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Habituation of glomerular responses in the olfactory bulb following prolonged odor stimulation reflects reduced peripheral input.

Ogg MC, Bendahamane M, Fletcher ML - Front Mol Neurosci (2015)

Bottom Line: Currently, it is unclear if this decrease is a function of adaptation of peripheral olfactory sensory neuron (OSN) responses or reflects depression of bulb circuits.To test whether depression of OSN terminals contributed to this habituation, olfactory nerve layer (ON) stimulation was used to drive glomerular layer responses in the absence of peripheral odor activation of the OSNs.The difference in response between odor and electrical stimulation following odor habituation provides evidence that odor response reductions measured in the glomerular layer of the OB are most likely the result of OSN adaptation processes taking place in the periphery.

View Article: PubMed Central - PubMed

Affiliation: Department of Anatomy and Neurobiology, University of Tennessee Health Science Center Memphis, TN, USA.

ABSTRACT
Following prolonged odor stimulation, output from olfactory bulb (OB) mitral/tufted (M/T) cells is decreased in response to subsequent olfactory stimulation. Currently, it is unclear if this decrease is a function of adaptation of peripheral olfactory sensory neuron (OSN) responses or reflects depression of bulb circuits. We used wide-field calcium imaging in anesthetized transgenic GCaMP2 mice to compare excitatory glomerular layer odor responses before and after a 30-s odor stimulation. Significant habituation of subsequent glomerular odor responses to both the same and structurally similar odorants was detected with our protocol. To test whether depression of OSN terminals contributed to this habituation, olfactory nerve layer (ON) stimulation was used to drive glomerular layer responses in the absence of peripheral odor activation of the OSNs. Following odor habituation, in contrast to odor-evoked glomerular responses, ON stimulation-evoked glomerular responses were not habituated. The difference in response between odor and electrical stimulation following odor habituation provides evidence that odor response reductions measured in the glomerular layer of the OB are most likely the result of OSN adaptation processes taking place in the periphery.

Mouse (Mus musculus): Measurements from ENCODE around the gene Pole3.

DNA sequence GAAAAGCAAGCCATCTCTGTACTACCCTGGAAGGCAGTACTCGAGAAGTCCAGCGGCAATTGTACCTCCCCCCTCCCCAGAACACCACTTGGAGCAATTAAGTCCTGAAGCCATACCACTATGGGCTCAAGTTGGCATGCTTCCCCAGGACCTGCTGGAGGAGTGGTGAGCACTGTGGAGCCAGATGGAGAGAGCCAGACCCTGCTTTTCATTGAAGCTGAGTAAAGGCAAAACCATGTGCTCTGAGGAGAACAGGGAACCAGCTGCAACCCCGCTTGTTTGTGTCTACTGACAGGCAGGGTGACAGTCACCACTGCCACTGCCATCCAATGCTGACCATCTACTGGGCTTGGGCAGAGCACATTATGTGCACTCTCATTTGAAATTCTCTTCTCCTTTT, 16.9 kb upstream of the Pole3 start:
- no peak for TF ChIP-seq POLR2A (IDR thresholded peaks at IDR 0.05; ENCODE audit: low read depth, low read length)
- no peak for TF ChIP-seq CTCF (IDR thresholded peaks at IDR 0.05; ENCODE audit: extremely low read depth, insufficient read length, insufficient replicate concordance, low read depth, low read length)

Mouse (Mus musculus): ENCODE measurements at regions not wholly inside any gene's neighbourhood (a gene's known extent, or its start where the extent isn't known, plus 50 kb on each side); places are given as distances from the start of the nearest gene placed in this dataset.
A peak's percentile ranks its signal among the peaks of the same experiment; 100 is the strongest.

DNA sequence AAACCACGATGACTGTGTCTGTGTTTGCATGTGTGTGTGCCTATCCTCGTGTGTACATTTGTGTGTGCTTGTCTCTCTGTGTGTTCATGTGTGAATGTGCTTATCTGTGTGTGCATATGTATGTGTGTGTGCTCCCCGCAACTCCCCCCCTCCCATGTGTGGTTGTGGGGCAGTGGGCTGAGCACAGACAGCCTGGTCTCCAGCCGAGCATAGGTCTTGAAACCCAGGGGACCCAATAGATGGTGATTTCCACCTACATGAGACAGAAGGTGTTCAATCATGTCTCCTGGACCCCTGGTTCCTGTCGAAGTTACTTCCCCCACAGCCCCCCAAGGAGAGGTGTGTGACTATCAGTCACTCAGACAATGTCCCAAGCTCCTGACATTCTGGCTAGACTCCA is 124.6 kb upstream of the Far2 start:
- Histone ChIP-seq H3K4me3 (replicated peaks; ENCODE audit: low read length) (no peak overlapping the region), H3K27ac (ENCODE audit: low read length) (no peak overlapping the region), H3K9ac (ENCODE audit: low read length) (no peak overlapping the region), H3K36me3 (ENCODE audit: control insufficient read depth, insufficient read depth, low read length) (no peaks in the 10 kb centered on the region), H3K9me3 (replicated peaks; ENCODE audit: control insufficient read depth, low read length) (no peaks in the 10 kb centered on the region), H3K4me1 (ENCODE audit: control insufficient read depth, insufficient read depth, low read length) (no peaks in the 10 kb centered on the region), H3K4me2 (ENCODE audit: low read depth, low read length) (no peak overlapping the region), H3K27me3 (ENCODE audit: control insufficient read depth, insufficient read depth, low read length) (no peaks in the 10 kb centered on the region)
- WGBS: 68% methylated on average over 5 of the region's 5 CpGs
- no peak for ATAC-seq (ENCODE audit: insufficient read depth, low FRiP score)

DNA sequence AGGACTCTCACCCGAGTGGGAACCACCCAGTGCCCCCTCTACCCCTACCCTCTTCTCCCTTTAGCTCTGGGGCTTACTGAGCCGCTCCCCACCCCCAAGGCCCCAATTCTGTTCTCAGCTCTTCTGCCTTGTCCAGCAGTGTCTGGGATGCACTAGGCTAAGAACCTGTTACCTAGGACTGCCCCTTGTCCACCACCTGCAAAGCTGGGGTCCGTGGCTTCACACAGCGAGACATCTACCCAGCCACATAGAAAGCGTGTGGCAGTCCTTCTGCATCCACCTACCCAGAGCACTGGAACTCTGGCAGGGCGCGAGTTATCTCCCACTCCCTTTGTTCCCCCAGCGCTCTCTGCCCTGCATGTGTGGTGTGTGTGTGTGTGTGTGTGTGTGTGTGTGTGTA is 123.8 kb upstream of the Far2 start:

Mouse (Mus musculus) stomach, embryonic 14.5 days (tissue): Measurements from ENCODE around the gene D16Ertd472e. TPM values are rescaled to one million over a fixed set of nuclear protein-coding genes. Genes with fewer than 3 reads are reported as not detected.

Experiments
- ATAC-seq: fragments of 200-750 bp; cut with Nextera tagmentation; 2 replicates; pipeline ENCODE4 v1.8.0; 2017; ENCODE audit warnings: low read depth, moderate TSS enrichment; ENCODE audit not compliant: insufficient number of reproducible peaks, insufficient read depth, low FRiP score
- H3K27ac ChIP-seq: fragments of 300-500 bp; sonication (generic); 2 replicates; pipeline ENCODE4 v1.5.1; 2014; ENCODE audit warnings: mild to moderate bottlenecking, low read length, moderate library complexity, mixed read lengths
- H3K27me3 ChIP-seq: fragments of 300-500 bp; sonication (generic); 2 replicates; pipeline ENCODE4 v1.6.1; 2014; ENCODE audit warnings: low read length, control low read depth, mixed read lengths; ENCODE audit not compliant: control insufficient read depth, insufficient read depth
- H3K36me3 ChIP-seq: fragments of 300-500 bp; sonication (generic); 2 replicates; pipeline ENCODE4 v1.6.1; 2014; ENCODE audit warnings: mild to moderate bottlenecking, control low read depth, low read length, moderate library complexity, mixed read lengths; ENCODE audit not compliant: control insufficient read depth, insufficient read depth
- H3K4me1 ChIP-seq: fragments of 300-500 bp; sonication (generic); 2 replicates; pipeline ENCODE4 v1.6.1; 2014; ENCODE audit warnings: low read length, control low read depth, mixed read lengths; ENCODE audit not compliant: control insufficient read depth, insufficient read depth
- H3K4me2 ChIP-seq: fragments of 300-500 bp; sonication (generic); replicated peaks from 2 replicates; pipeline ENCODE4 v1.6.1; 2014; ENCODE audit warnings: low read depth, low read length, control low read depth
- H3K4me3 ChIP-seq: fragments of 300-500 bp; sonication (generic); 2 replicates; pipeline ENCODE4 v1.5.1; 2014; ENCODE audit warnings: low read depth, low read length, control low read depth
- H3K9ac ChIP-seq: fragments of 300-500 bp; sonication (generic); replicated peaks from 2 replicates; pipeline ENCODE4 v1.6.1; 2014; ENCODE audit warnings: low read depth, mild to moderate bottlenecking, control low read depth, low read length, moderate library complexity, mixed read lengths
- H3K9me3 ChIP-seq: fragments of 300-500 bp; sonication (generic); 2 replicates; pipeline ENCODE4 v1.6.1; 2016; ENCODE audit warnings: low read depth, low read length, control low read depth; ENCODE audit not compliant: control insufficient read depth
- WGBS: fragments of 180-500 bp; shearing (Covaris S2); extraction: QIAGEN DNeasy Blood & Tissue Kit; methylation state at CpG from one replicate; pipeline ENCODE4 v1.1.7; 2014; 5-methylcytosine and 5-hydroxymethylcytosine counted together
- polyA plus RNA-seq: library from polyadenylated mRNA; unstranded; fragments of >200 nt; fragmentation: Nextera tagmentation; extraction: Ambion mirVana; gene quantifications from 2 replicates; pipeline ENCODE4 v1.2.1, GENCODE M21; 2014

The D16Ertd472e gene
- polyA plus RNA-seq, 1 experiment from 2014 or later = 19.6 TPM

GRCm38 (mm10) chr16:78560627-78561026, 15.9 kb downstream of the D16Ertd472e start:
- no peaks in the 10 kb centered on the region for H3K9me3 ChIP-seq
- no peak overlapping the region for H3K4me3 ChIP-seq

No MeSH data available.


Related in: MedlinePlus

Thirty seconds odor exposure uniformly decreases subsequent glomerular responses, regardless of initial intensity. (A) Responses of each glomerulus before and 1 min after the habituating odor exposure are plotted against each other. The dashed line has a slope of unity. The solid best-fit line is parallel to the line with a slope of unity, indicating that glomeruli maintain their relative odor responses following habituation. The downward shift of the line reflects the effect of habituation across glomeruli. (B) Psuedo-color glomerular responses to 2-heptanone (0.5% s.v.) at 10× magnification before (Pre) and after (Post) the habituating odor exposure. (C) The glomerular responses shown in (B), normalized to the maximum glomerulus in each representation, illustrating that glomeruli maintain their relative odor responses following habituation, as discussed in (A).
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Figure 2: Thirty seconds odor exposure uniformly decreases subsequent glomerular responses, regardless of initial intensity. (A) Responses of each glomerulus before and 1 min after the habituating odor exposure are plotted against each other. The dashed line has a slope of unity. The solid best-fit line is parallel to the line with a slope of unity, indicating that glomeruli maintain their relative odor responses following habituation. The downward shift of the line reflects the effect of habituation across glomeruli. (B) Psuedo-color glomerular responses to 2-heptanone (0.5% s.v.) at 10× magnification before (Pre) and after (Post) the habituating odor exposure. (C) The glomerular responses shown in (B), normalized to the maximum glomerulus in each representation, illustrating that glomeruli maintain their relative odor responses following habituation, as discussed in (A).

Mentions: To determine if there was an effect of response intensity on the amount of habituation, we compared the responses of each glomerulus before and 1 min after habituating odor exposure (Figures 2A,B). Linear regression analysis yielded a best-fit line with a slope (1.1 ± 0.1, not significant) showing that habituation has a uniform effect regardless of response intensity, and does not disproportionately decrease the response of either strongly or weakly responding glomeruli. The uniform reduction leaves relative glomerular response magnitudes of individual odor representations intact following prolonged odor stimulation. This effect is illustrated in Figure 2C, which highlights the similarity of pre- and post-habituation odor maps when they are normalized to the maximally responding glomerulus in each odor representation.